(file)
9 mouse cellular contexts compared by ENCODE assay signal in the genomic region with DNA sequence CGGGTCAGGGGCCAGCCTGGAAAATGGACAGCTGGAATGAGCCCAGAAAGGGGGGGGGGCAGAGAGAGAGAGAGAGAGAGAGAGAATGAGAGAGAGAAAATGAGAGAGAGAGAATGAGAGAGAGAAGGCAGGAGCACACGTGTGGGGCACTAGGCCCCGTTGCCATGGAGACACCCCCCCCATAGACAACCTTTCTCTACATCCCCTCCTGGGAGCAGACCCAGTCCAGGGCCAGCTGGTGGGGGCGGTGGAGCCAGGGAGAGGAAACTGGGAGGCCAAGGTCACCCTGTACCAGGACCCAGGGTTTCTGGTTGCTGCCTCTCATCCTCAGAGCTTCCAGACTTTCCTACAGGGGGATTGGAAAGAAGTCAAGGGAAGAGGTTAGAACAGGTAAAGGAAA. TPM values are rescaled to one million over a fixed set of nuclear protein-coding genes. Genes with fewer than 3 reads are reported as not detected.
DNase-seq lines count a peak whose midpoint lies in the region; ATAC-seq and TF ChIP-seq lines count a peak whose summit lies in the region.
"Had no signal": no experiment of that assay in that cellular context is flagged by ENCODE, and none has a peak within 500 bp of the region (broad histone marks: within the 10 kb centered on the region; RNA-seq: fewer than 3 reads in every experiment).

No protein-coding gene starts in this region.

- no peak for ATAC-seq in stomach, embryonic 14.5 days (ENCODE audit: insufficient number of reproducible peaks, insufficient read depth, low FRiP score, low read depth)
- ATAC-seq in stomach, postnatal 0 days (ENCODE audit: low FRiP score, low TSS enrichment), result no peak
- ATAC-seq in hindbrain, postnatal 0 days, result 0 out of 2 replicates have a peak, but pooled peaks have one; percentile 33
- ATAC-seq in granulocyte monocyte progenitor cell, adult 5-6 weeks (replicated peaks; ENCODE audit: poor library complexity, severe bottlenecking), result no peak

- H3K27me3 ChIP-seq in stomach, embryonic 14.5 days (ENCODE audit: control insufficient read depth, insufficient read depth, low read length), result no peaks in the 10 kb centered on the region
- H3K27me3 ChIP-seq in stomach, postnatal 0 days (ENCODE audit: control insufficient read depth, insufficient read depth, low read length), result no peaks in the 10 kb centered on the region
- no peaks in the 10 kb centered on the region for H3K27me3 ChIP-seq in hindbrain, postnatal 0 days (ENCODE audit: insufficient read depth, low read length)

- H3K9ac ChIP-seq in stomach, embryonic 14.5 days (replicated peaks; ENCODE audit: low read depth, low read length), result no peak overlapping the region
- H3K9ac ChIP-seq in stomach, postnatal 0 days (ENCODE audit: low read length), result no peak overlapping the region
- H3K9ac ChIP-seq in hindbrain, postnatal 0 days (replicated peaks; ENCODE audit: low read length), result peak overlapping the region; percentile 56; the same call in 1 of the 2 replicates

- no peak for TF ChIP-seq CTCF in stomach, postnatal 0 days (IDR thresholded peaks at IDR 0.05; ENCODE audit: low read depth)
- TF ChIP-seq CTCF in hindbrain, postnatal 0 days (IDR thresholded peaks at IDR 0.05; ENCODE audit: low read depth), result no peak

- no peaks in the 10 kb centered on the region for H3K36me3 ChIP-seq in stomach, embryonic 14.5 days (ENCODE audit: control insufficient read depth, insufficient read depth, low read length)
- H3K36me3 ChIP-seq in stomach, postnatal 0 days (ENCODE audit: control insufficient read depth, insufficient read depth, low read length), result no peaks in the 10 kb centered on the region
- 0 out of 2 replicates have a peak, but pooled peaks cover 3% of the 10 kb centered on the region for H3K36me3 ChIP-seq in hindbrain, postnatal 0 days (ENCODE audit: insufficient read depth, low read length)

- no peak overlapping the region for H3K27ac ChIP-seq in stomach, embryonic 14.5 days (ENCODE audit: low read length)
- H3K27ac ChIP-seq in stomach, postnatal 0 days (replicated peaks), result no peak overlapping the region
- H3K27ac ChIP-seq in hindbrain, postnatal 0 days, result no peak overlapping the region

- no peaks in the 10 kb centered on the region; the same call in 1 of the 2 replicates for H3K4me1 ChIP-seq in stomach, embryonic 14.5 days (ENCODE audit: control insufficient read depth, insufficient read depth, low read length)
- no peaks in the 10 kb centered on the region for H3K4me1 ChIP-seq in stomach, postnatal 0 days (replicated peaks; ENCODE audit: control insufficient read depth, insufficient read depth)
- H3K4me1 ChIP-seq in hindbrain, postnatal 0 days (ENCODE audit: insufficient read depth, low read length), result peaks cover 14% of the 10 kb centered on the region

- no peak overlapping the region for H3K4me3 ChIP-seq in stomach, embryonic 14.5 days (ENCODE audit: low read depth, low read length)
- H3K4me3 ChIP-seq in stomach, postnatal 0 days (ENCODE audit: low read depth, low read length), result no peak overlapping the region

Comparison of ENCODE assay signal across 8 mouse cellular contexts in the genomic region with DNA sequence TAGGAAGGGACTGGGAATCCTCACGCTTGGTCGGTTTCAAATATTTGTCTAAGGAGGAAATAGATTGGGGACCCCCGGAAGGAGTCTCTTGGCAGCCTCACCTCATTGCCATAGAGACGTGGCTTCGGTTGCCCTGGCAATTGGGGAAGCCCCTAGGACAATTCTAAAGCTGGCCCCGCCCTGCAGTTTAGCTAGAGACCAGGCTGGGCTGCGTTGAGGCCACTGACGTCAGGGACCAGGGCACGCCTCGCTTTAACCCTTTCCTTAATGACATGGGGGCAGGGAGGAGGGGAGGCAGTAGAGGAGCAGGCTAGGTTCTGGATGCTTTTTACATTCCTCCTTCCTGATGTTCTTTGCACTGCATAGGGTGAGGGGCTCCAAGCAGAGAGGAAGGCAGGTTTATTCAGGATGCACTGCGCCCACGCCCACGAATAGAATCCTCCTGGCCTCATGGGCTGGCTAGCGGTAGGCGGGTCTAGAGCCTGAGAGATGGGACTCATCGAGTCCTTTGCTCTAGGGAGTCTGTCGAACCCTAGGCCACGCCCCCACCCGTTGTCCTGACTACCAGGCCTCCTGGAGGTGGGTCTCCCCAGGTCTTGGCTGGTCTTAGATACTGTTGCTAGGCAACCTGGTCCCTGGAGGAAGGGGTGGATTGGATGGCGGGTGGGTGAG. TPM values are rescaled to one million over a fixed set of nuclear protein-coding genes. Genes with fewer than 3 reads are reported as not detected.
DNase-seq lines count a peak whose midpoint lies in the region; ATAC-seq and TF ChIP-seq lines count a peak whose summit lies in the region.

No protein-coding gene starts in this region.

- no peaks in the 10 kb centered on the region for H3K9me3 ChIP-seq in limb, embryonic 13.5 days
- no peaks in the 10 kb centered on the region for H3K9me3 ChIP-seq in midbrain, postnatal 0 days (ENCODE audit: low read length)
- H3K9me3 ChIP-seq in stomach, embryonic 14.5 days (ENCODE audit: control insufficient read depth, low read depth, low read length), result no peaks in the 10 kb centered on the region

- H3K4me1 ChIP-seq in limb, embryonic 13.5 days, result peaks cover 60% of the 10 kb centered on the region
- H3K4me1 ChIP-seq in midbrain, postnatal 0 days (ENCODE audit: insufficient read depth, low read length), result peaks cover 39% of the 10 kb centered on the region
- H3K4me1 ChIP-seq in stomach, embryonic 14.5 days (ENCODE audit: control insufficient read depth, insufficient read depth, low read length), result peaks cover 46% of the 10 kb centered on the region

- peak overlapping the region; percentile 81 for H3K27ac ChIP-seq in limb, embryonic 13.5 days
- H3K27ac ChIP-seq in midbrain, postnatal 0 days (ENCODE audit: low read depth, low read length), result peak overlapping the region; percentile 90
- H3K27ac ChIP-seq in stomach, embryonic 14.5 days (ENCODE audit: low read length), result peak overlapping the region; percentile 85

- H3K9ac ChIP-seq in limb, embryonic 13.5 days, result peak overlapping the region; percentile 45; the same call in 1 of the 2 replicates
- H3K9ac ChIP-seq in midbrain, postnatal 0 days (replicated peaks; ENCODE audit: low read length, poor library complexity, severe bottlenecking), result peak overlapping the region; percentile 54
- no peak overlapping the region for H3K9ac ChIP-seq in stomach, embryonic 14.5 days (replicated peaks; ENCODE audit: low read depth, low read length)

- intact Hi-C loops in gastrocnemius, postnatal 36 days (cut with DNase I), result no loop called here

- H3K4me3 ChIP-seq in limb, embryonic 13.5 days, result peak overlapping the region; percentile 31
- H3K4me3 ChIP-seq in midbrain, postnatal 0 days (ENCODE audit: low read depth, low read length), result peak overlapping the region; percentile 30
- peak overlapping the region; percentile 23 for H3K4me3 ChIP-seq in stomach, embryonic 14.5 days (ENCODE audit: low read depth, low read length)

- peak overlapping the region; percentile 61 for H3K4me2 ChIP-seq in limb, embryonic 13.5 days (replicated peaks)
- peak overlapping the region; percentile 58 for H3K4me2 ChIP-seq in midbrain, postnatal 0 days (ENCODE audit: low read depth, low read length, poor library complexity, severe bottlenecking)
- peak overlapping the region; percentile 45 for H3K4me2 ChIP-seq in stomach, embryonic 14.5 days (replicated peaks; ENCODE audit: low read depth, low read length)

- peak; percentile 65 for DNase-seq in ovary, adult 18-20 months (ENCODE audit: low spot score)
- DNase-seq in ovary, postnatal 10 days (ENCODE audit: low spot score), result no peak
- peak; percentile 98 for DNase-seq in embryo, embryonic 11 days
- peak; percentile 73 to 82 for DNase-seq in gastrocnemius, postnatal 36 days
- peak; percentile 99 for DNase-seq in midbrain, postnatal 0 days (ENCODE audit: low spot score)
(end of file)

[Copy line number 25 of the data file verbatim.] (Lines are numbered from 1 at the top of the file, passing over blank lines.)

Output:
- H3K4me1 ChIP-seq in hindbrain, postnatal 0 days (ENCODE audit: insufficient read depth, low read length), result peaks cover 14% of the 10 kb centered on the region